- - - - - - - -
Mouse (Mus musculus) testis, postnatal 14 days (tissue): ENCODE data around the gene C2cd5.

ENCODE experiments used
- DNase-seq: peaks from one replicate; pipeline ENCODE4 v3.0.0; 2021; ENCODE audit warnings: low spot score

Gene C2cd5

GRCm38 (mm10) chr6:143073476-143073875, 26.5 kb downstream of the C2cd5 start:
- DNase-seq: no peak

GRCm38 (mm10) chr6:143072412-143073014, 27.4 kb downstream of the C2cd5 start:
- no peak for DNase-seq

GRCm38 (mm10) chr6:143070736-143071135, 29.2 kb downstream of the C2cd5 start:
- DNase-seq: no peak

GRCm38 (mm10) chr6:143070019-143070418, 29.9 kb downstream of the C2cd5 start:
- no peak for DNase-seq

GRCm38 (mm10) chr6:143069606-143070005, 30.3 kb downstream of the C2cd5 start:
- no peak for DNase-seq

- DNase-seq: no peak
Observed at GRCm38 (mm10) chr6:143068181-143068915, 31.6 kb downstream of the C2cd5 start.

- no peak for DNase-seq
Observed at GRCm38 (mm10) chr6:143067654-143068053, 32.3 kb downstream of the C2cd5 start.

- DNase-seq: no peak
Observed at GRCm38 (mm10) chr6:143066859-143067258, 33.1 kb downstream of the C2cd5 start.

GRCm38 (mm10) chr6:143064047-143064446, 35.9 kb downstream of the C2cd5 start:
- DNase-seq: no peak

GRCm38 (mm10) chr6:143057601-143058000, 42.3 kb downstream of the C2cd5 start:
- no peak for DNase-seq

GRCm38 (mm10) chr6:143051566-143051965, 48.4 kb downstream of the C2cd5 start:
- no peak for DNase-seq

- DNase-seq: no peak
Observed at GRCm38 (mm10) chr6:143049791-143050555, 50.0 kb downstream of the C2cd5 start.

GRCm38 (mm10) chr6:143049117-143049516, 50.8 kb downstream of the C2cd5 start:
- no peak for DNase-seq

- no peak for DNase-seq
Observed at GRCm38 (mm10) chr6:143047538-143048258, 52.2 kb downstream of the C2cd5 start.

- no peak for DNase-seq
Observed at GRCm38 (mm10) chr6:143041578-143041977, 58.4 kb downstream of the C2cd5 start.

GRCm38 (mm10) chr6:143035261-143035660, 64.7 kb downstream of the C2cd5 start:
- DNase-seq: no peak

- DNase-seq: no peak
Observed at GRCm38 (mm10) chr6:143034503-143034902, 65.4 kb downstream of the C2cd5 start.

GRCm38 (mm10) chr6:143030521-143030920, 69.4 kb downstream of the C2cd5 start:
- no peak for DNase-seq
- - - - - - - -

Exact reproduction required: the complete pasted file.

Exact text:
Mouse (Mus musculus) testis, postnatal 14 days (tissue): ENCODE data around the gene C2cd5.

ENCODE experiments used
- DNase-seq: peaks from one replicate; pipeline ENCODE4 v3.0.0; 2021; ENCODE audit warnings: low spot score

Gene C2cd5

GRCm38 (mm10) chr6:143073476-143073875, 26.5 kb downstream of the C2cd5 start:
- DNase-seq: no peak

GRCm38 (mm10) chr6:143072412-143073014, 27.4 kb downstream of the C2cd5 start:
- no peak for DNase-seq

GRCm38 (mm10) chr6:143070736-143071135, 29.2 kb downstream of the C2cd5 start:
- DNase-seq: no peak

GRCm38 (mm10) chr6:143070019-143070418, 29.9 kb downstream of the C2cd5 start:
- no peak for DNase-seq

GRCm38 (mm10) chr6:143069606-143070005, 30.3 kb downstream of the C2cd5 start:
- no peak for DNase-seq

- DNase-seq: no peak
Observed at GRCm38 (mm10) chr6:143068181-143068915, 31.6 kb downstream of the C2cd5 start.

- no peak for DNase-seq
Observed at GRCm38 (mm10) chr6:143067654-143068053, 32.3 kb downstream of the C2cd5 start.

- DNase-seq: no peak
Observed at GRCm38 (mm10) chr6:143066859-143067258, 33.1 kb downstream of the C2cd5 start.

GRCm38 (mm10) chr6:143064047-143064446, 35.9 kb downstream of the C2cd5 start:
- DNase-seq: no peak

GRCm38 (mm10) chr6:143057601-143058000, 42.3 kb downstream of the C2cd5 start:
- no peak for DNase-seq

GRCm38 (mm10) chr6:143051566-143051965, 48.4 kb downstream of the C2cd5 start:
- no peak for DNase-seq

- DNase-seq: no peak
Observed at GRCm38 (mm10) chr6:143049791-143050555, 50.0 kb downstream of the C2cd5 start.

GRCm38 (mm10) chr6:143049117-143049516, 50.8 kb downstream of the C2cd5 start:
- no peak for DNase-seq

- no peak for DNase-seq
Observed at GRCm38 (mm10) chr6:143047538-143048258, 52.2 kb downstream of the C2cd5 start.

- no peak for DNase-seq
Observed at GRCm38 (mm10) chr6:143041578-143041977, 58.4 kb downstream of the C2cd5 start.

GRCm38 (mm10) chr6:143035261-143035660, 64.7 kb downstream of the C2cd5 start:
- DNase-seq: no peak

- DNase-seq: no peak
Observed at GRCm38 (mm10) chr6:143034503-143034902, 65.4 kb downstream of the C2cd5 start.

GRCm38 (mm10) chr6:143030521-143030920, 69.4 kb downstream of the C2cd5 start:
- no peak for DNase-seq